Bishops and cardinals are supposed to be “Christ Like”. Jesus is often called “The Good Shepherd”. We hear the oft repeated Bible story of the shepherd leaving the flock to find the stray or lost sheep. Public school teachers are expected to protect children, shouldn’t bishops be required to meet that same standard at a minimum?

    Bernard Law protected the abusers. He did not protect the children. He was derelict in his duty as a priest, as a bishop, as a man. And he was promoted for it.
    He was brought to Rome and appointed to be the Archpriest of Saint Mary Major – one of the five most important Catholic Churches in the world, and his role as Archpriest made him one of the most powerful men in the church. His committee appointments were very powerful as well. No priest could be appointed bishop or cardinal anywhere in the world without first being approved by Law’s committee. He had the ear of the pope and was housed in the palace apartments that once belonged to Italian royalty. It was as though the Pope and the Roman Curia were saying, “This is our beloved son in whom we are well pleased.”

    I have studied the clergy abuse throughout the world and the Catholic Churches response to it. The abuse varied the response did not. There was always a cover-up. There was always dragging of feet. There was always lies and denials. There was always blaming of the victims.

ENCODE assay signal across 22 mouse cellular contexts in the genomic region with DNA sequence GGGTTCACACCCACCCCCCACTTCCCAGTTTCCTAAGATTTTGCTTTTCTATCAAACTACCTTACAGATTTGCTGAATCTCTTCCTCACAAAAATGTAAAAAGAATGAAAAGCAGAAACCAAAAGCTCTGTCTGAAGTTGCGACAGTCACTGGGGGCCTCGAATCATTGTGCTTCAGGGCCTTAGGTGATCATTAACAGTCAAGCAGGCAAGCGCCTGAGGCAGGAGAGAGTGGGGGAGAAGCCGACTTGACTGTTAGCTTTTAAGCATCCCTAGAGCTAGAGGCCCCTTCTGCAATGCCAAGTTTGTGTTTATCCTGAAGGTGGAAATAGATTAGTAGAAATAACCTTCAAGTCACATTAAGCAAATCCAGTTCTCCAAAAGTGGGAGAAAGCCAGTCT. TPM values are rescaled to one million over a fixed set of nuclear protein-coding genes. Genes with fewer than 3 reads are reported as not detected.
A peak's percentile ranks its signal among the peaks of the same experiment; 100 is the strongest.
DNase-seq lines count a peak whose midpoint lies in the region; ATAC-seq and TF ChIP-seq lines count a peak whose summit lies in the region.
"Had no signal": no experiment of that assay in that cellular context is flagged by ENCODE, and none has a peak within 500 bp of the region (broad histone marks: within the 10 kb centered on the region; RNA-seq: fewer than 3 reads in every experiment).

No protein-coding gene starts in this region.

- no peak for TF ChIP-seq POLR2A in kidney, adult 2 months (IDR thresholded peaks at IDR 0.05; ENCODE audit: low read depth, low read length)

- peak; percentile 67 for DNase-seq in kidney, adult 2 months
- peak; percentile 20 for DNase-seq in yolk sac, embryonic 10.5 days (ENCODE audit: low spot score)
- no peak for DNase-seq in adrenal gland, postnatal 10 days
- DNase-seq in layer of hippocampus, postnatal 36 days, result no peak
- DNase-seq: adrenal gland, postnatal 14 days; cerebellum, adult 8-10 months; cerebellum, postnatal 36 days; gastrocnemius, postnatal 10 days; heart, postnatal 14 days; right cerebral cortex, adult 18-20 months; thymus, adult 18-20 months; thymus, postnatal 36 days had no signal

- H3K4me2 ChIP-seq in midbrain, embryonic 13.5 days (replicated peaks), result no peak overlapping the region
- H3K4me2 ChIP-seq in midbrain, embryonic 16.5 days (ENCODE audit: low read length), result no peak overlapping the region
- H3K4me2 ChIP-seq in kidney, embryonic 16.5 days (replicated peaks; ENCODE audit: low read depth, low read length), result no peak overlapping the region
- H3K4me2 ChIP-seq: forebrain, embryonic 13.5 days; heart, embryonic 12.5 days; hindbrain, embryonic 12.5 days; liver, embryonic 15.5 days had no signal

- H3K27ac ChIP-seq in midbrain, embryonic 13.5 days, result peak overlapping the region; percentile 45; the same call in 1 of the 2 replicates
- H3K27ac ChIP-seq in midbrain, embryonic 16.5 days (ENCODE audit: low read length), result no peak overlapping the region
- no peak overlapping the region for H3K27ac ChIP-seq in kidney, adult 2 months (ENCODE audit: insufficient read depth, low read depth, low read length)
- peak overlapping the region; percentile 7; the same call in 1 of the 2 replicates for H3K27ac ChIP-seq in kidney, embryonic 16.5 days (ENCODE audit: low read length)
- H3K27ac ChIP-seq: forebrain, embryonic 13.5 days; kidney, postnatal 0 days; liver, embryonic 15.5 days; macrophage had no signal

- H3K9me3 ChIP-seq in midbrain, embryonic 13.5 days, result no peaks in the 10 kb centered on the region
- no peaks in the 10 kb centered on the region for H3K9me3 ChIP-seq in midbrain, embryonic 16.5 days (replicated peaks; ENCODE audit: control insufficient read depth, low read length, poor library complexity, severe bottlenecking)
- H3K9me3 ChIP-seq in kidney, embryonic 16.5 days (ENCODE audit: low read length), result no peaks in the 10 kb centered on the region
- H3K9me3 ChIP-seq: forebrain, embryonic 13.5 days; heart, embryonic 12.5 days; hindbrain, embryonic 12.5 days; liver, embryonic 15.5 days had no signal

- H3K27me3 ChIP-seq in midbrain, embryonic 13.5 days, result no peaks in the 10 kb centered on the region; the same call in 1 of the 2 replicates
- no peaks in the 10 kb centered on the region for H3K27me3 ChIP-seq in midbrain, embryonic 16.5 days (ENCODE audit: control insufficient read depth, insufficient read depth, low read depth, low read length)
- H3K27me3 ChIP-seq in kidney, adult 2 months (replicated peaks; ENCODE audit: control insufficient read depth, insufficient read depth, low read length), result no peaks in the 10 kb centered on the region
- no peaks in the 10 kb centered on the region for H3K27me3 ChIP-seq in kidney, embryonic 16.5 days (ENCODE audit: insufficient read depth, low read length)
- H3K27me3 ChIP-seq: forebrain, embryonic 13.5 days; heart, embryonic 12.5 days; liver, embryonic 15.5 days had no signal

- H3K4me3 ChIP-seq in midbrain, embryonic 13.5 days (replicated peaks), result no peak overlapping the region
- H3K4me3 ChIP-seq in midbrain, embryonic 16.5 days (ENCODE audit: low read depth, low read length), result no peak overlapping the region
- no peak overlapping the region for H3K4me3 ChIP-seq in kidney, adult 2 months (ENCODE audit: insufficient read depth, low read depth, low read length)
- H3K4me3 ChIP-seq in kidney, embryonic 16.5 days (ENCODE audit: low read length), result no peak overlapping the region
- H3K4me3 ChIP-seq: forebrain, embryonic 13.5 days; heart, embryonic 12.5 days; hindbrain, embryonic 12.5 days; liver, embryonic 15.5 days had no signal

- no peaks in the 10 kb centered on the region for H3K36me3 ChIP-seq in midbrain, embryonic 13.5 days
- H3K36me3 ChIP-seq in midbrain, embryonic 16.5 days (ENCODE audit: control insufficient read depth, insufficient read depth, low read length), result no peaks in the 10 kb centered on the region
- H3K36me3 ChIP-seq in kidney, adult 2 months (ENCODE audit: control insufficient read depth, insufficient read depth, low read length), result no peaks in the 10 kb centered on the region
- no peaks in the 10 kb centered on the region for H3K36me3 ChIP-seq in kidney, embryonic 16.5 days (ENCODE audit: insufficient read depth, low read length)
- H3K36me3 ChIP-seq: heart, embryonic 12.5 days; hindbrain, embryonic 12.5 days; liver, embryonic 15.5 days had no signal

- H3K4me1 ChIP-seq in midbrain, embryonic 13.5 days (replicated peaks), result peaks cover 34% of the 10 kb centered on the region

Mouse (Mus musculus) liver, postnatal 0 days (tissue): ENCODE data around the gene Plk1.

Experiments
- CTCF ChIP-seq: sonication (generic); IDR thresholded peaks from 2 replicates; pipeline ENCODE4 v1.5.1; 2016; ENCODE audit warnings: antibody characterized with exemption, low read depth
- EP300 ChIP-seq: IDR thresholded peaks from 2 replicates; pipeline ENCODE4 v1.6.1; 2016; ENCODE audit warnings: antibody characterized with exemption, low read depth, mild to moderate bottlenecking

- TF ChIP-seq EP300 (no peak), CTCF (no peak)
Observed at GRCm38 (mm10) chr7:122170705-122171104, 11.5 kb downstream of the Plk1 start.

So that is why I am uncertain. I am 74 years old. I have been a Catholic my whole life. I am still a Catholic, albeit not a practicing one. I do not, as I said earlier, go to church. I do not give money to the church. I do not listen to priests, bishops, cardinals, popes telling me what is right or wrong. I do not listen when they oppose LGBTQ rights. I do not confess my sins to them.

    They are hypocrites and liars. They are not holy men. They cannot truly believe in God. They surely do not follow Jesus’ teaching.

    But, I do believe in God, and I believe in Justice.They cannot take thy faith away from me.

    • Brenda O'Connor
      Posted July 13, 2017 at 9:47 pm

      Thy faith = my faith – sorry about that.

    • iamgenie726
      Posted July 16, 2017 at 6:41 am